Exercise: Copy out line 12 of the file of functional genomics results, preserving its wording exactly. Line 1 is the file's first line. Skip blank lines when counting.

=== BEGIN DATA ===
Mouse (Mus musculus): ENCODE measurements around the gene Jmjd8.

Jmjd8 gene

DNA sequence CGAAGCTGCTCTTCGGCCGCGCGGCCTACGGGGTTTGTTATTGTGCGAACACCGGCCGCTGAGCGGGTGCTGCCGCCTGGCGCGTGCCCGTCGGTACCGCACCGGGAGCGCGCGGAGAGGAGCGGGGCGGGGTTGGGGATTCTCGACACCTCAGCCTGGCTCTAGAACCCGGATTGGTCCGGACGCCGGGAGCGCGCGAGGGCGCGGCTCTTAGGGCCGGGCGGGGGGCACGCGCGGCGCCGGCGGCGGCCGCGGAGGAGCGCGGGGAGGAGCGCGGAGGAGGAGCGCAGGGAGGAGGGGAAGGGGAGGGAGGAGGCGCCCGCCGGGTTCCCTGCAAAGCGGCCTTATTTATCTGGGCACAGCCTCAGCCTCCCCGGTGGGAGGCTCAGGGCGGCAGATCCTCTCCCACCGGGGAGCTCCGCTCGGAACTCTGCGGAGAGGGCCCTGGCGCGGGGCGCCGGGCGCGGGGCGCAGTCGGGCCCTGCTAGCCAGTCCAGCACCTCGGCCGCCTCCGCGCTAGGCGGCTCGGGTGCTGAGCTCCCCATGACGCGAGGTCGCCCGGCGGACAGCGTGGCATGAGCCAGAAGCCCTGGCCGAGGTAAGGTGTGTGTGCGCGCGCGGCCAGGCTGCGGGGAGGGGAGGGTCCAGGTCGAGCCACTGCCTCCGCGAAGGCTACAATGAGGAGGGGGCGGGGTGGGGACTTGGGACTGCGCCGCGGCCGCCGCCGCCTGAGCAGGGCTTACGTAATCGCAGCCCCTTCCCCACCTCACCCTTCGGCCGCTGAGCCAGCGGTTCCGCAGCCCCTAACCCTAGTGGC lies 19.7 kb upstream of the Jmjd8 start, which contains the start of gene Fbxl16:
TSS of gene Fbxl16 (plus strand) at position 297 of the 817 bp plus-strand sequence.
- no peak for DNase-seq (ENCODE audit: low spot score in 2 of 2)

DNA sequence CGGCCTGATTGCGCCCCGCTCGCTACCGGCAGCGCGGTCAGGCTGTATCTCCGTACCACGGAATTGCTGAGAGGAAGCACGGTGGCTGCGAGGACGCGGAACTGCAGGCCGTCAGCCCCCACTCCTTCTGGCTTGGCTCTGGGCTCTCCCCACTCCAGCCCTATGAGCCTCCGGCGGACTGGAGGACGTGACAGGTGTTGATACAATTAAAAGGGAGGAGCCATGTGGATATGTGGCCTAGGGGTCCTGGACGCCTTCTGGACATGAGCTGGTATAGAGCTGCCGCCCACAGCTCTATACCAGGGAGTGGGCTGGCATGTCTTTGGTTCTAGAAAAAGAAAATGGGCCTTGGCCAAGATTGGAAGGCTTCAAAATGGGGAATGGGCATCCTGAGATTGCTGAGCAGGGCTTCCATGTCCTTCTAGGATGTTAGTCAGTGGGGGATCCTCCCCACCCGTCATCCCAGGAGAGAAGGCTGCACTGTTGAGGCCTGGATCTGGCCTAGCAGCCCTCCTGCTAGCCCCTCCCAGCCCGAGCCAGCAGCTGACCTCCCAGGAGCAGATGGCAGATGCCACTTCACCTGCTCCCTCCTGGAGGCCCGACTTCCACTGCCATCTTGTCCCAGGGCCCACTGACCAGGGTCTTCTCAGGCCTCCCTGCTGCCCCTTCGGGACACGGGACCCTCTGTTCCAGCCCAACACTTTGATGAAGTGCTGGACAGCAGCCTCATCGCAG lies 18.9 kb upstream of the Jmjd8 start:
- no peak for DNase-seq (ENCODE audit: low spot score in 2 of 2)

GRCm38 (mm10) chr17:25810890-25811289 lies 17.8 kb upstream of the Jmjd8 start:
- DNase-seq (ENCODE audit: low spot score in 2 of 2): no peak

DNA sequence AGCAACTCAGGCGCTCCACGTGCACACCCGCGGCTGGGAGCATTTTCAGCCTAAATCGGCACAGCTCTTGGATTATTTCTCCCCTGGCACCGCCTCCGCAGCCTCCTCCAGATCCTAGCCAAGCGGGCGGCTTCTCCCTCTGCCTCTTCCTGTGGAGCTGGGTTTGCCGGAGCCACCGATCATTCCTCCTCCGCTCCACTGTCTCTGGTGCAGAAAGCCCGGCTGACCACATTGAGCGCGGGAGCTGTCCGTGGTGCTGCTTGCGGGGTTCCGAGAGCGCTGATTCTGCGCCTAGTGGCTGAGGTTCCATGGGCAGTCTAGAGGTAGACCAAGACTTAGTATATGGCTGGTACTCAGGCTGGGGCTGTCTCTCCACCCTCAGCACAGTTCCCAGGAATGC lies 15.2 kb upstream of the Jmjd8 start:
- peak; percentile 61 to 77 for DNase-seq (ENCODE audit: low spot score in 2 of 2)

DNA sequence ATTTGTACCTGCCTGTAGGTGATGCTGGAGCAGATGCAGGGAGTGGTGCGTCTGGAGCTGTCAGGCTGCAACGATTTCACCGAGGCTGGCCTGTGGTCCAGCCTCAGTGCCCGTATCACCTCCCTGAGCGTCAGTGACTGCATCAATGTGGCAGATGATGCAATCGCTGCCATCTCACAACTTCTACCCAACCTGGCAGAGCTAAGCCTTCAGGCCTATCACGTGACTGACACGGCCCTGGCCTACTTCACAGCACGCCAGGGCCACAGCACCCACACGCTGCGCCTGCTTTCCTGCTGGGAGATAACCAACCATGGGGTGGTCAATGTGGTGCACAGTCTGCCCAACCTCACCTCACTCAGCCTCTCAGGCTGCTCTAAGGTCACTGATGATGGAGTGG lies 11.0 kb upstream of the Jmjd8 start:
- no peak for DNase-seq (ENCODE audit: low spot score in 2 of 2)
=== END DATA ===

DNA sequence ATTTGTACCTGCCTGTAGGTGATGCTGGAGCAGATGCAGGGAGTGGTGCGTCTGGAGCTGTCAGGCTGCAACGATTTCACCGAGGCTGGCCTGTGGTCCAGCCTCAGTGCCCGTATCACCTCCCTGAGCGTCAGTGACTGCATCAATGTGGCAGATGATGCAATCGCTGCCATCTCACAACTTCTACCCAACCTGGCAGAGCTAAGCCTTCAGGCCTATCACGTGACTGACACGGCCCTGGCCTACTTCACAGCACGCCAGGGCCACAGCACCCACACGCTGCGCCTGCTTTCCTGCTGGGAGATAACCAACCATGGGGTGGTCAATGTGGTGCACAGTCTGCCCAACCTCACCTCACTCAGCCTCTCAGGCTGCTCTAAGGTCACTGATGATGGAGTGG lies 11.0 kb upstream of the Jmjd8 start: